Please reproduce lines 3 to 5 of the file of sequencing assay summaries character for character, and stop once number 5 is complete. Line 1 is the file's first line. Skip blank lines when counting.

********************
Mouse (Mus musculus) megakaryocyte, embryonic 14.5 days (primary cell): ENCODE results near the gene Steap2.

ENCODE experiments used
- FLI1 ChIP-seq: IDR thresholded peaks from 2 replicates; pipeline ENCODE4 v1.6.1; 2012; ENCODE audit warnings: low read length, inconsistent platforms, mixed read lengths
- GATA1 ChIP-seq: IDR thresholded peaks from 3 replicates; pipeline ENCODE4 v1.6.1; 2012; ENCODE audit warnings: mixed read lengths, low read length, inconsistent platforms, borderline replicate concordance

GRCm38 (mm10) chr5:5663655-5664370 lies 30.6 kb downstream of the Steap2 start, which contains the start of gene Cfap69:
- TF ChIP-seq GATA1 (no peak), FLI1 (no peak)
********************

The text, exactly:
- FLI1 ChIP-seq: IDR thresholded peaks from 2 replicates; pipeline ENCODE4 v1.6.1; 2012; ENCODE audit warnings: low read length, inconsistent platforms, mixed read lengths
- GATA1 ChIP-seq: IDR thresholded peaks from 3 replicates; pipeline ENCODE4 v1.6.1; 2012; ENCODE audit warnings: mixed read lengths, low read length, inconsistent platforms, borderline replicate concordance

GRCm38 (mm10) chr5:5663655-5664370 lies 30.6 kb downstream of the Steap2 start, which contains the start of gene Cfap69: